Scavenger hunts are one of those games which can be designed to incorporate many different games and techniques into one game – perhaps that is why they have become so popular in a relatively short period of time.
There is the aspect of mystery elements first and foremost – it is a hunt, and you are following clues. Riddles are one of the most obvious things to include as part of your scavenger hunt, and they can add an extra layer of fun and complexity to the game.
There is also an element of physical exercise and competition – whoever gathers all or most of the objectives in a set time frame is the winner and when the game takes place outdoors it can be tailored to fit a desired amount of physical activity.
One of the best things about scavenger hunts is the ability to tailor them to specific purposes – kids can enjoy many different types of scavenger hunts, but in this case we want to accomplish several different things – getting the kids outdoors, and making them see the world from a different perspective.
Too often kids these days seem to spend all their time on video screens, either large or small. But kids inherently love nature. Sometimes the trick is in finding ways to expose them to more of it, and to teach them more about it.
This is where Scavenger Hunts excel – not just for kids, but players of all ages. These games are perfect for teaching all sorts of things, and for familiarizing people with unfamiliar places or objects.
This is especially true for outdoor scavenger hunts, but remember – when dealing with the outdoors, safety is key. Design your scavenger hunt with safety first and foremost in mind. That means no cliff climbing!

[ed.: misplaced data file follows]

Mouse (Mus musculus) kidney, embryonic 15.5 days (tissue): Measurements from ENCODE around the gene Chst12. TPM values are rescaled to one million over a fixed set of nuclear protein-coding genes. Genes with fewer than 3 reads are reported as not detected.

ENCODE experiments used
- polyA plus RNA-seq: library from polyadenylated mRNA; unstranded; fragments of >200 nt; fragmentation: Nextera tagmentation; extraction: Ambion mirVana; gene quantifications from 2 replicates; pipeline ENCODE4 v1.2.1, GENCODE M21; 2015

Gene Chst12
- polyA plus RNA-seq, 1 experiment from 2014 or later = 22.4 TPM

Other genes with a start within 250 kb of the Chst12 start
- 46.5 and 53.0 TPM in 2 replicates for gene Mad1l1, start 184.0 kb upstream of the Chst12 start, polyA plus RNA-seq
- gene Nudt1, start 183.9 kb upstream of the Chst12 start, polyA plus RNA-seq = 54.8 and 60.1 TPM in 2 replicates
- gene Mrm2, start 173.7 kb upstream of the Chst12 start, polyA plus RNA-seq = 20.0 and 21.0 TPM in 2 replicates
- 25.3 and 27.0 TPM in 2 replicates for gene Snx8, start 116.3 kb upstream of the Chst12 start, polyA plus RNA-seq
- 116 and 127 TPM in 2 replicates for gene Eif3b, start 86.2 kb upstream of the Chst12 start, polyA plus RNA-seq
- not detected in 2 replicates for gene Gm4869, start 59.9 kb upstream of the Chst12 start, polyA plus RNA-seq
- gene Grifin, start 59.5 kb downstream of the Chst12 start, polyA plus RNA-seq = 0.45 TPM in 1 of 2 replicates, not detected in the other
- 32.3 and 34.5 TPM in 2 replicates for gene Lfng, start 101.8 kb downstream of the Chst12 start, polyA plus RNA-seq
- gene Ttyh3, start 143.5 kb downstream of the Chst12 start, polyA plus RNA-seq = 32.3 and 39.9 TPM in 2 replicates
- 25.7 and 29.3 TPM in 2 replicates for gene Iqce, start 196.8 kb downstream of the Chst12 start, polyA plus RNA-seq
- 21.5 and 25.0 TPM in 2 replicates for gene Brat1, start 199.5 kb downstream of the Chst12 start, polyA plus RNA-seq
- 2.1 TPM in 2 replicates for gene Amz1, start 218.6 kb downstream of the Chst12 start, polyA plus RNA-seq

In the past, scavenger hunts were often about getting physical objects and bringing them to the judge – these days, though, the types of objectives can be as varied as your imagination! Start with easy to identify objectives for your first outdoors scavenger hunts, and switch up the objectives.
With the prevalence of really good cameras on most phones these days, getting pictures can be an objective in itself (such as a lightning struck oak tree or a sculpture in the local park). Another objective might be a fallen leaf from a certain section of the park or woods, or a rock from an area on the trail that has certain rocks.
Another good idea is having the kids count how many bugs and butterflies they see – this will make them pay close attention to what is sharing nature with them, and may pique a growing interest in the world around us!
The objectives are simple – to learn, to be safe and to have a lot of fun. Scavenger Hunts designed for kids and teenagers can fulfill all three of those criteria! Have clearly designated areas during your hunt, and form the kids into small teams for added safety and fun. Make your clues and objectives easy to understand, even if they may not be easy to find, and have a great time!
The author has written about business, family and home and now writes for a company that organizes and implements scavenger hunts around the world!
For a great time that helps people learn communication and cooperation, the scavenger hunt can fill many roles and imporve cooperation.